On most sites created by HUEY Productions one will find the eXTReMe Tracking "hit counter". The tracker is an extremely valuable tool for making sound business decisions about your site and does way more than just informing you about how many visitors your site has had.
The tracker may be accessed by clicking on the blue world icon in the lower left corner of your site's homepage. A sample of that icon is shown below.
After the tracker window opens, you'll notice data is grouped in three rows under the Total Visitors number. The first row, that is open by default is information about unique visitors to your site. The second row has information about how visitors arrived at your site. The third row of information deals with the type of equipment your visitor is using to visit your site.
Following is a brief discussion on the most valuable data collected and how to use it.
Opening Page - Just under the three rows of available data (mentioned above) is a listing of the last 20 visitors to your site. It shows the date, the country flag for the visitor's country, the browser they are using (Br), the operating system (OS) and in the last column the search engine used and maybe the search term (Query) the visitor used. Holding the cursor over the country flag will reveal what city the visitor is from. Clicking the search engine name will take you back to the search engine results page the visitor was on prior to clicking through to your site.
Periodically checking the search query may reveal a trend that you may capitalize on. For instance if you have a bed and breakfast with a Jacuzzi but that fact is not mentioned on your homepage or shown in a picture...but you see a trend of visitors searching for "bed and breakfast with Jacuzzi", you may want to modify the verbiage on your site to "snag" those visitors and keep them on your site. In other words, make sure you let visitors know you have what they're looking for.
First Row - The most valuable data in this row is This Month data. The chart allows one to easily see how their site is doing currently as compared to the same month last year. Please remember these data represent unique visitors only. A unique visitor is a first time visitor to your site. Your site is getting more visitors than this but when they return to your site they are no longer unique visitors but rather returning visitors. Clicking the right most element, the map, will bring up a map of where the visitors came from.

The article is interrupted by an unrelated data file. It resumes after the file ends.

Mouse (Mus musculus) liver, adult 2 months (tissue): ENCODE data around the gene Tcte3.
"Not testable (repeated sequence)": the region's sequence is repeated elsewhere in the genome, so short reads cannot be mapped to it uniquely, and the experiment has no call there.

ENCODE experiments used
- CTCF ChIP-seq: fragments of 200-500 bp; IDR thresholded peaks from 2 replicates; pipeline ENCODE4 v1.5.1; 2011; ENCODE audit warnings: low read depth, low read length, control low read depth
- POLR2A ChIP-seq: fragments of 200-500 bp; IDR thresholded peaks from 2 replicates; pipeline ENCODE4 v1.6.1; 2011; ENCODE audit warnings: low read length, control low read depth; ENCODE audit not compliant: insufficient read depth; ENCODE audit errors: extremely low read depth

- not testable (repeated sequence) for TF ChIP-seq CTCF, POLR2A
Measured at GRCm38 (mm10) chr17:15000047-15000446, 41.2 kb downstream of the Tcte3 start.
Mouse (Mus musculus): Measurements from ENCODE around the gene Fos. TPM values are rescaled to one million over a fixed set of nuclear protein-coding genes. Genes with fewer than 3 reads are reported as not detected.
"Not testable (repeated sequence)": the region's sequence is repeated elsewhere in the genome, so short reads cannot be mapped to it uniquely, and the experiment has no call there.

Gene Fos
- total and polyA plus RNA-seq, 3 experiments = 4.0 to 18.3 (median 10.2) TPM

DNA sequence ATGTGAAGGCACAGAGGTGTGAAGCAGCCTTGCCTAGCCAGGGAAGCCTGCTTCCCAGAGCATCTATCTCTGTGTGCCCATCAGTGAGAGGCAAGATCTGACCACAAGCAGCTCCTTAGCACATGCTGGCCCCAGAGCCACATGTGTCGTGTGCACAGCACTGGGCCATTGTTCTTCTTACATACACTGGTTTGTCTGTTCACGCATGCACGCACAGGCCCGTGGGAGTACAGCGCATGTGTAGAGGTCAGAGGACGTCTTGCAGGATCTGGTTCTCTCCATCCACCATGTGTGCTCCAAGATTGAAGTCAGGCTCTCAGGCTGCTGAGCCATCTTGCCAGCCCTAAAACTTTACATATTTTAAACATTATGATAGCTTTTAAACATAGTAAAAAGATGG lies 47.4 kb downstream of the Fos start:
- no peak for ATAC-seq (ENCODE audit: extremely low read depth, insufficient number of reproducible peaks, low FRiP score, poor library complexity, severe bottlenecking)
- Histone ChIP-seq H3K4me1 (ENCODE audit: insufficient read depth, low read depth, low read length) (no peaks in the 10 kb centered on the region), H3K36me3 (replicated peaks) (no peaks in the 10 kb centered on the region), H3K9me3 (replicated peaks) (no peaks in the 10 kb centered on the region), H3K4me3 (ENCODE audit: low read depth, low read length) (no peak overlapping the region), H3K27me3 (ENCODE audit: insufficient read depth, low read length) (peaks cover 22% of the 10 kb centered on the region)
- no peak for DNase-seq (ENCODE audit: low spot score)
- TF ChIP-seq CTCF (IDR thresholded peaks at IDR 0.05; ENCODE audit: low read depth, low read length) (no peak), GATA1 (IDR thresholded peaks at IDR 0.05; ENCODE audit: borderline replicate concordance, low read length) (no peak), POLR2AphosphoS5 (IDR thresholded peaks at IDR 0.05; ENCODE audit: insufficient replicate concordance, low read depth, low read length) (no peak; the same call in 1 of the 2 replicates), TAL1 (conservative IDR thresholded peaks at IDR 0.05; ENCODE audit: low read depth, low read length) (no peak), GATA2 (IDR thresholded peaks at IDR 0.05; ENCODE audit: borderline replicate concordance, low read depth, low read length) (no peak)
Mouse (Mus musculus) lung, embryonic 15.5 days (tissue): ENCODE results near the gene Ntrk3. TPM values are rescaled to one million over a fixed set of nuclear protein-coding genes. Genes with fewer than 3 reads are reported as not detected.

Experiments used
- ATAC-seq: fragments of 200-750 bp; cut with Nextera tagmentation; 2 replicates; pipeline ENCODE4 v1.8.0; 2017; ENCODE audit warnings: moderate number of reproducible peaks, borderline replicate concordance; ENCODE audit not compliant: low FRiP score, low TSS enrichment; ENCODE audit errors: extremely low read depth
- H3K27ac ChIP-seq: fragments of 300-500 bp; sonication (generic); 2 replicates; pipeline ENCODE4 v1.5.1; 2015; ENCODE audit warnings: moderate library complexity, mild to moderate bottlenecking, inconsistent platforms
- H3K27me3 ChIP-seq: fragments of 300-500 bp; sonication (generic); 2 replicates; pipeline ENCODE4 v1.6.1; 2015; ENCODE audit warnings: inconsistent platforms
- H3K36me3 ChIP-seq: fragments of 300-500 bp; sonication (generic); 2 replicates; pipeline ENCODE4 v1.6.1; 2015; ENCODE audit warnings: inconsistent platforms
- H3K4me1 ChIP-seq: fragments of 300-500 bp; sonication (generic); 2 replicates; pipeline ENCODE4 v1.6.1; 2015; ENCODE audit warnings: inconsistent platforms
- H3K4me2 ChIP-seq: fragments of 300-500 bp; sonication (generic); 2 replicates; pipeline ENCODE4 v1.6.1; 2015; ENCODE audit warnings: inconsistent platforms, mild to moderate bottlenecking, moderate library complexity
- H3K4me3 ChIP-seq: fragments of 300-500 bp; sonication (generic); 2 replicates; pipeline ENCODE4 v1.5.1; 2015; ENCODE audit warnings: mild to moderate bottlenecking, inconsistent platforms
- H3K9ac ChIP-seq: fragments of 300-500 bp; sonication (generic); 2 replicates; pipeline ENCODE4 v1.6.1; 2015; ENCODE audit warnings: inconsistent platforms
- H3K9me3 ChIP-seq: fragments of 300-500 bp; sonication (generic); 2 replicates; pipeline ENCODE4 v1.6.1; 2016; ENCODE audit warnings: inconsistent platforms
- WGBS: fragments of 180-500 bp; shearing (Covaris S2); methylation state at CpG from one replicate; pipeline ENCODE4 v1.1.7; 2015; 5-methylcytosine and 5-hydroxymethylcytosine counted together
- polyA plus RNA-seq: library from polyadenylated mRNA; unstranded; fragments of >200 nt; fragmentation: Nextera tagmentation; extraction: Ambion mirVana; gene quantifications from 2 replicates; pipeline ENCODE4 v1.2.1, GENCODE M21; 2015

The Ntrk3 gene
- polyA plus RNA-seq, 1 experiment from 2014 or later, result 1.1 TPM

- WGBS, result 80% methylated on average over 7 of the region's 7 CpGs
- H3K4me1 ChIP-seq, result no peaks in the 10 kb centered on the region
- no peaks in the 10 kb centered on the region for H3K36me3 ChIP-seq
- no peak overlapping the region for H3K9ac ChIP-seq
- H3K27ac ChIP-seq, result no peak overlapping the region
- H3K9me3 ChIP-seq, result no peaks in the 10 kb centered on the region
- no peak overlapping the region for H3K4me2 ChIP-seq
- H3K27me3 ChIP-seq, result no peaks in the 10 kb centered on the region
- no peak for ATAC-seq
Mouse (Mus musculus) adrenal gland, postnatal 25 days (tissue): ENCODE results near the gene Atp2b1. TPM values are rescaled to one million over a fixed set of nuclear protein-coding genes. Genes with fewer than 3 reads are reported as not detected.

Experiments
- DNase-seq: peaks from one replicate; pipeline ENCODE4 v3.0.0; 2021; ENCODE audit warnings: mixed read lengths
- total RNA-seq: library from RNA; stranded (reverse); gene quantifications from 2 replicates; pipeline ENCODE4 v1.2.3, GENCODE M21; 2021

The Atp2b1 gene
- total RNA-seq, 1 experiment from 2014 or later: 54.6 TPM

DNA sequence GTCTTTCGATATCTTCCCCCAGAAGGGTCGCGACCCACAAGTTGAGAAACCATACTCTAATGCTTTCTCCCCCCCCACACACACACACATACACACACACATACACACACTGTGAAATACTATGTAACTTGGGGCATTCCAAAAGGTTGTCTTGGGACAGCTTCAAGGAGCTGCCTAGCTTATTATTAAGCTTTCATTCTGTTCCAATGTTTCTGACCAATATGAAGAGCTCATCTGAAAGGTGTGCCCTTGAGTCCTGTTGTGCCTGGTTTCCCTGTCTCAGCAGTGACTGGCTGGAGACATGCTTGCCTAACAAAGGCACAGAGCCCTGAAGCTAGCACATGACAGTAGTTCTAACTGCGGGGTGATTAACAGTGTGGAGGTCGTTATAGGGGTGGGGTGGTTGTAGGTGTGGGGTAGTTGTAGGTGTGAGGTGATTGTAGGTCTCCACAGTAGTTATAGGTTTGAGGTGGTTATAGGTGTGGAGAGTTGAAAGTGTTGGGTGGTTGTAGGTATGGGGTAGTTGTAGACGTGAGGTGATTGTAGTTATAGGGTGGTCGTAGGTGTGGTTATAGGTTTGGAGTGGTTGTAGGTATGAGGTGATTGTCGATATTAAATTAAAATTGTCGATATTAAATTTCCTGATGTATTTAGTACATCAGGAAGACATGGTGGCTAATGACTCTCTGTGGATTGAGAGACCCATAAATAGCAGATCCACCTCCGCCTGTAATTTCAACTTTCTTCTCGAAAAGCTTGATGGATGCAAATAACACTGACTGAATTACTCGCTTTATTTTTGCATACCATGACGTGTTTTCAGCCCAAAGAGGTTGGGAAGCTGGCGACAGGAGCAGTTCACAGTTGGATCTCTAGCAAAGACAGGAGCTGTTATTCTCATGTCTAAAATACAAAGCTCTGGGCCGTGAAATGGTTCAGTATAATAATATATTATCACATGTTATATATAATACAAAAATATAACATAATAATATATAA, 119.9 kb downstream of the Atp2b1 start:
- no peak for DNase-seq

Second Row - The most valuable data in the second row is under the heading Referrer. Referrer shows where visitors were prior to coming to your site. The addresses are links and (in most cases) may be clicked on to go backwards to the site your visitors were on prior to coming to your site. This is valuable information for a couple of reasons. First, it shows the number of visitors each site is sending you. If you are paying to have your site listed on a directory, this will show you if you're getting your money's worth when it comes time to renew with them. Second, the links allow you to visit the site where your visitor came from (in most cases). This allows you to see what they saw prior to clicking the link that brought them to your site. You may want to check how your link looks compared to other links on that page. Do other links (competitors) have a better description, do other links have a graphic and yours doesn't, is all the data provided on this site about your business accurate? If there are inconsistencies with your listing you will want to contact the owner of that site and ask for them to edit your listing.
Third Row - We consider the data under
System Type to be the most valuable because it
shows the percentage of visitors to your site using a mobile device. If you
see the percentage of visitors to your site using a mobile device greater
than 1.5% and you don't have mobile device pages, you're probably missing
out on converting those visitors to sales. Visitors using a small screen
mobile device will not stay long on your site if they have to continually
scroll left and right, up and down to view all the information on a large
full-size Web site page.